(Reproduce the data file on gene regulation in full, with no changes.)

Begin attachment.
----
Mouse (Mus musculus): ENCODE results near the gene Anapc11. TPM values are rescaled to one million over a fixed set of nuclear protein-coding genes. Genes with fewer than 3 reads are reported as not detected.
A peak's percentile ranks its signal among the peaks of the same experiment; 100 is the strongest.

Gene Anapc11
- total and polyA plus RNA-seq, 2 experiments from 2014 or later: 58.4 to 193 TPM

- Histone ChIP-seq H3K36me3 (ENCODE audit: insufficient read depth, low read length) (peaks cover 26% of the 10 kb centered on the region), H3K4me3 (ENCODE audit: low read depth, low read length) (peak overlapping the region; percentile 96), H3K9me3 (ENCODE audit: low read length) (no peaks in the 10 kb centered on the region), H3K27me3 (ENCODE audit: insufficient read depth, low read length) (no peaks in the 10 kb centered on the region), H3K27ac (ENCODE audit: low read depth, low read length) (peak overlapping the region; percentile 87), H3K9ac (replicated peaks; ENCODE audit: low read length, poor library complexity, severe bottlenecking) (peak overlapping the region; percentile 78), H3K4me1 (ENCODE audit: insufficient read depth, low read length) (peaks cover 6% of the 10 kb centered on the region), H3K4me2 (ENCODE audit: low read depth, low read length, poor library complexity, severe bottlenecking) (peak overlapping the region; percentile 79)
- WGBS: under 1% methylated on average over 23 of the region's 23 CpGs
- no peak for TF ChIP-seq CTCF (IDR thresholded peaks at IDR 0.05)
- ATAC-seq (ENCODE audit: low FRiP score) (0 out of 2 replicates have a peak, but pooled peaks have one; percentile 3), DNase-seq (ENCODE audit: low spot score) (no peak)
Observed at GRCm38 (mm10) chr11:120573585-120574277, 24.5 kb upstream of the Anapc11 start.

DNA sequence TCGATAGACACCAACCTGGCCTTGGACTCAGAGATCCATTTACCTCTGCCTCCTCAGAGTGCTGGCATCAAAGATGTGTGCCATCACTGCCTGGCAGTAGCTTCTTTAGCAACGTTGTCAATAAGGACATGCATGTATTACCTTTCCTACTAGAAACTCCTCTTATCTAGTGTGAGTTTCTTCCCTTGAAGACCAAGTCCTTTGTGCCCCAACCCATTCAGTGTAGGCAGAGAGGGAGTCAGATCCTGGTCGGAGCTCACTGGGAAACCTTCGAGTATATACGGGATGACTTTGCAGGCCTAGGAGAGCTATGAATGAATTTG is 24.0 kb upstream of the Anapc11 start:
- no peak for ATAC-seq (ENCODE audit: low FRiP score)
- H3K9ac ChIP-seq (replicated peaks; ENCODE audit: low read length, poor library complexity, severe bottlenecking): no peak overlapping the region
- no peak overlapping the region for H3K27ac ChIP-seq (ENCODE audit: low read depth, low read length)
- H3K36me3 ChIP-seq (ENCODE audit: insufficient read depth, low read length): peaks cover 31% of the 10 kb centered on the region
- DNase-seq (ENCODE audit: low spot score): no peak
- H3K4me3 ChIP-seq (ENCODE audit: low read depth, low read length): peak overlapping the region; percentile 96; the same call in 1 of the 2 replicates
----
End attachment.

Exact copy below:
Mouse (Mus musculus): ENCODE results near the gene Anapc11. TPM values are rescaled to one million over a fixed set of nuclear protein-coding genes. Genes with fewer than 3 reads are reported as not detected.
A peak's percentile ranks its signal among the peaks of the same experiment; 100 is the strongest.

Gene Anapc11
- total and polyA plus RNA-seq, 2 experiments from 2014 or later: 58.4 to 193 TPM

- Histone ChIP-seq H3K36me3 (ENCODE audit: insufficient read depth, low read length) (peaks cover 26% of the 10 kb centered on the region), H3K4me3 (ENCODE audit: low read depth, low read length) (peak overlapping the region; percentile 96), H3K9me3 (ENCODE audit: low read length) (no peaks in the 10 kb centered on the region), H3K27me3 (ENCODE audit: insufficient read depth, low read length) (no peaks in the 10 kb centered on the region), H3K27ac (ENCODE audit: low read depth, low read length) (peak overlapping the region; percentile 87), H3K9ac (replicated peaks; ENCODE audit: low read length, poor library complexity, severe bottlenecking) (peak overlapping the region; percentile 78), H3K4me1 (ENCODE audit: insufficient read depth, low read length) (peaks cover 6% of the 10 kb centered on the region), H3K4me2 (ENCODE audit: low read depth, low read length, poor library complexity, severe bottlenecking) (peak overlapping the region; percentile 79)
- WGBS: under 1% methylated on average over 23 of the region's 23 CpGs
- no peak for TF ChIP-seq CTCF (IDR thresholded peaks at IDR 0.05)
- ATAC-seq (ENCODE audit: low FRiP score) (0 out of 2 replicates have a peak, but pooled peaks have one; percentile 3), DNase-seq (ENCODE audit: low spot score) (no peak)
Observed at GRCm38 (mm10) chr11:120573585-120574277, 24.5 kb upstream of the Anapc11 start.

DNA sequence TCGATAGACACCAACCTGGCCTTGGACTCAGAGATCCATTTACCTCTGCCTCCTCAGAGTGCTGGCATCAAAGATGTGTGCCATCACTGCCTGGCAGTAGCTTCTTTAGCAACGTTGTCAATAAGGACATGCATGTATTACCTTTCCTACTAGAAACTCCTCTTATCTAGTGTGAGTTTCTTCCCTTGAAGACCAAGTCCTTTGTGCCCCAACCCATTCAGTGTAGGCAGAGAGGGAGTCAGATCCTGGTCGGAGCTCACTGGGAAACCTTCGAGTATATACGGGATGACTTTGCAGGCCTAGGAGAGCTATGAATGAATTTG is 24.0 kb upstream of the Anapc11 start:
- no peak for ATAC-seq (ENCODE audit: low FRiP score)
- H3K9ac ChIP-seq (replicated peaks; ENCODE audit: low read length, poor library complexity, severe bottlenecking): no peak overlapping the region
- no peak overlapping the region for H3K27ac ChIP-seq (ENCODE audit: low read depth, low read length)
- H3K36me3 ChIP-seq (ENCODE audit: insufficient read depth, low read length): peaks cover 31% of the 10 kb centered on the region
- DNase-seq (ENCODE audit: low spot score): no peak
- H3K4me3 ChIP-seq (ENCODE audit: low read depth, low read length): peak overlapping the region; percentile 96; the same call in 1 of the 2 replicates